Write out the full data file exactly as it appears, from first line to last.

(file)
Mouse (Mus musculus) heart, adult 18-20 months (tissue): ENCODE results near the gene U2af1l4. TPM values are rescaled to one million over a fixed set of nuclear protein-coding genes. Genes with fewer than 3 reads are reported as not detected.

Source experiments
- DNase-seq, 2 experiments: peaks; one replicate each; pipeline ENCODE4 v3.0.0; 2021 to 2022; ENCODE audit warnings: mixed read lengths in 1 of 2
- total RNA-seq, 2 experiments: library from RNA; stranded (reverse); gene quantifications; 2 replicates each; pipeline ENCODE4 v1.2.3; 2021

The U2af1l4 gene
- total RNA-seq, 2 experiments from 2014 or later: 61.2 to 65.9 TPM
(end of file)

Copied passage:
Mouse (Mus musculus) heart, adult 18-20 months (tissue): ENCODE results near the gene U2af1l4. TPM values are rescaled to one million over a fixed set of nuclear protein-coding genes. Genes with fewer than 3 reads are reported as not detected.

Source experiments
- DNase-seq, 2 experiments: peaks; one replicate each; pipeline ENCODE4 v3.0.0; 2021 to 2022; ENCODE audit warnings: mixed read lengths in 1 of 2
- total RNA-seq, 2 experiments: library from RNA; stranded (reverse); gene quantifications; 2 replicates each; pipeline ENCODE4 v1.2.3; 2021

The U2af1l4 gene
- total RNA-seq, 2 experiments from 2014 or later: 61.2 to 65.9 TPM